You don’t need to be a rocket scientist to identify the direction Jesus is going in today’s gospel. In a very blunt language, he tells us that no one has a lock on heaven. Heaven isn’t a summer home we visit when the temperature in Oklahoma turns 112. Rather, it is an everlasting home which is the payoff for a lifetime of faith and its accompanying living experience. Hence, Jesus speaks about heaven’s gate as a narrow gate of determination and courage, not of apathy.
We all need a re-introduction to the real Christ. We must stop living in a fantasy world in relation to Christ whom many consider a naïve individual, some kind of loving, pasty, easy-touch of modern motivational speakers. Jesus is actually a no-nonsense man who tells it like it is. The gospel today reveals that his favorite sport wouldn’t be softball but hardball. Jesus invites us, like players at the Olympics, to be disciplined, to practice constantly, have a strong belief in our calling, and great determination to win the prize.
People often justify their apathy by speaking about past Church involvements and hurts against the Church—how they went to Catholic school, attended RE, served at a Pope’s Mass, but then were denied communion or remarriage. Some years ago, at St. Pius X, someone requested to put her child in the school, hoping to receive the same subsidy given to Catholics who are in Church every week supporting the Church and the school. She prefaced her request with a summary of her past. She boasted about growing up in Brazil—which she said was 99 percent Catholic, attended Catholic school for nine years, was even confirmed. But then, it’d been 13 years since her abusive marriage to some “Mr. Terrible,” when she quit Church out of frustration. Does that storyline sound familiar? She hoped that her past deeds would get her by. While she deserved sympathy for the abusive marriage, it was her choice to marry “Mr. Terrible,” not an imposition by the Church. She would have flared up in rage if she was told, during those years when the passions were running riot, to look deeper before marrying someone who was then “Mr. Adorable.”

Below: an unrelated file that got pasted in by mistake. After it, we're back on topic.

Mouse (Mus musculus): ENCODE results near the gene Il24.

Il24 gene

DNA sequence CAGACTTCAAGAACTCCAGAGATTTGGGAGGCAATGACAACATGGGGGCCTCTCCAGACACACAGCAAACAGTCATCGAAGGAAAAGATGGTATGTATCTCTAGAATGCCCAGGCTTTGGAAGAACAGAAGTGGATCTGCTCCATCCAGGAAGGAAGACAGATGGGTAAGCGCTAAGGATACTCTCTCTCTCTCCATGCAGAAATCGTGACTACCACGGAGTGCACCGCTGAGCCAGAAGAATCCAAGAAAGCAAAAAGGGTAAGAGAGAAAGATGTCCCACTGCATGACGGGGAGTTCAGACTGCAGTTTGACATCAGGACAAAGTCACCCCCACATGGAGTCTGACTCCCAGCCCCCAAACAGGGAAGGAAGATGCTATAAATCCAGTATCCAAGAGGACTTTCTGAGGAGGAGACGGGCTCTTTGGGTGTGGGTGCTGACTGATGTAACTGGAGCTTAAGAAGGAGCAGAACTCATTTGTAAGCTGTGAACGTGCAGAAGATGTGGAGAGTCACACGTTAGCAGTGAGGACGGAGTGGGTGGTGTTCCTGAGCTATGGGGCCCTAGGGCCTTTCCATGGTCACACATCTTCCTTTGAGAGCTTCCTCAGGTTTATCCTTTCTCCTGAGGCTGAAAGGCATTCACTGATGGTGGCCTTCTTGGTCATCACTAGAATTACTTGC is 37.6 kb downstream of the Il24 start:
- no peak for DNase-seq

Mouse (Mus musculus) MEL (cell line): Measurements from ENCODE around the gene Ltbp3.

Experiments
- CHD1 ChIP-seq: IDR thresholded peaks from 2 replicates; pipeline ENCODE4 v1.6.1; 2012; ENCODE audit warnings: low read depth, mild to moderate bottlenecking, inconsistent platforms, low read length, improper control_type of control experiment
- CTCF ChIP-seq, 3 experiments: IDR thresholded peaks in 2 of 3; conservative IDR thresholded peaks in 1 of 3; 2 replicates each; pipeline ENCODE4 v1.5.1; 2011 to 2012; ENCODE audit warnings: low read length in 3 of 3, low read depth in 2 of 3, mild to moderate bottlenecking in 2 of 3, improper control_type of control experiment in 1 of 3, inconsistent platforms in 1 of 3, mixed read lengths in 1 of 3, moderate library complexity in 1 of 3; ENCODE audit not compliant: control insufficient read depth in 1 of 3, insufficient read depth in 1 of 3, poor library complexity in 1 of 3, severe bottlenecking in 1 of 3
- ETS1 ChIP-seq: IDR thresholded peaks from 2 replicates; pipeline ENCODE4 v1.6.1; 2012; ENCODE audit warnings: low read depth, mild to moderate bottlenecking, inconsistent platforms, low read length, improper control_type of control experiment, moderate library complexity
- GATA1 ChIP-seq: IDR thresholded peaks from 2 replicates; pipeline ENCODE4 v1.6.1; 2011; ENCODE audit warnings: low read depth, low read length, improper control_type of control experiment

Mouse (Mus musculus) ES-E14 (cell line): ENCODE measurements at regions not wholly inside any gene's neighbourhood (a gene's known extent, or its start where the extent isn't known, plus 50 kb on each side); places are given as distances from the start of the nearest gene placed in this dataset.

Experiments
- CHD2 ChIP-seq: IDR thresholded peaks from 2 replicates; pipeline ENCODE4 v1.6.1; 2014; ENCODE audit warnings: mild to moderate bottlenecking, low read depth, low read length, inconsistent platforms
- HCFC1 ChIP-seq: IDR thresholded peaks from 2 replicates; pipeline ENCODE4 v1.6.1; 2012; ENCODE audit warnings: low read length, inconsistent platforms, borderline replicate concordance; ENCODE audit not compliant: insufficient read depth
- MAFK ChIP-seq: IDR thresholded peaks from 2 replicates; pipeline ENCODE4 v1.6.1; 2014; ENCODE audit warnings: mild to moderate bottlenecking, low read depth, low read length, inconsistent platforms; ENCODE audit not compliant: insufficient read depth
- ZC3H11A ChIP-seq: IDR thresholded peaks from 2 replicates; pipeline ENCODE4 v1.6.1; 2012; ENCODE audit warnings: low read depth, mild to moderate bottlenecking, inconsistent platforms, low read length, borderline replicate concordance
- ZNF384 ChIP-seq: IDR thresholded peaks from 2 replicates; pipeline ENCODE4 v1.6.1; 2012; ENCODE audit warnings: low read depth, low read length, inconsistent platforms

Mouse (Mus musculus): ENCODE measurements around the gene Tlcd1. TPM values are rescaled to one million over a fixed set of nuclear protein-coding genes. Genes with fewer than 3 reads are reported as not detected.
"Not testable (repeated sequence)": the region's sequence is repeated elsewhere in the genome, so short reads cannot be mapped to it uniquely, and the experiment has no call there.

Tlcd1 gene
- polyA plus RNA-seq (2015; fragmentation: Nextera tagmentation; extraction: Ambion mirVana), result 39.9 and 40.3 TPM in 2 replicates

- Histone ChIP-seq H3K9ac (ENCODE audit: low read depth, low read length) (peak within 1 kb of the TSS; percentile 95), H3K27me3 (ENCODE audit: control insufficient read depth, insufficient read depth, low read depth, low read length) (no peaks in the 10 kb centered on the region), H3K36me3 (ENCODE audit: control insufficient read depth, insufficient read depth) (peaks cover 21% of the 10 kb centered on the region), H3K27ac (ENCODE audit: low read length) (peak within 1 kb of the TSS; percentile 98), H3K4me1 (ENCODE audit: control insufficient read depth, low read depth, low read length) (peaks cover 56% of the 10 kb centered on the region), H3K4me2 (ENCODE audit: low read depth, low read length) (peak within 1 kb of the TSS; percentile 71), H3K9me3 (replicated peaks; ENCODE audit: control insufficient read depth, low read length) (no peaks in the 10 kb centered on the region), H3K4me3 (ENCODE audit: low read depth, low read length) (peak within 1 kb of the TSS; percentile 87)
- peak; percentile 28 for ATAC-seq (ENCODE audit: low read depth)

Here we have an example of people who coast through life thinking their past is all that matters. It doesn’t occur to them that their present relationship with God is what really matters. Yes, one’s present relationship with God is the source of spiritual strength. It matters whether you’re still walking that difficult road that runs to the narrow gate. If you’re not on that road, you’ll be wise to tell yourself the truth that you probably might be lost. If your relationship with Jesus is no longer present, then the source of life is gone. The words of Hans Urs von Balthasar are striking for every Christian: “It is indispensable that every individual Christian be confronted, in the greatest seriousness, with the possibility of his or her becoming lost.”
These words are not meant to frighten us, rather, to encourage us to keep rowing against the torrent and head toward the narrow gate of heaven. Evil is all around us. It invites us to an immoral party, to an immoral life, to a life of hatred and dissipation. It tells us that plenty of people we know are at the party. It is easy to join them, but much harder to go a different direction. The different direction is the narrow gate of which Jesus speaks in today’s gospel. It is easier to go through the wide gate, to go along with the crowd, and we have many who’ll argue persuasively that it makes more sense.
The spiritual life presents a different formula. Holiness calls us to be one of the few who reject the values of the crowd. Christian life is forever a task of being ahead of the crowd. As the great Oklahoman, Will Rogers, put it, “even if you think you’re on the right track, you’ll get run over if all you do is just sit there.” Keep your gaze fixed on Christ, determined to win the race.
Fr. Chukwudi Jo Okonkwo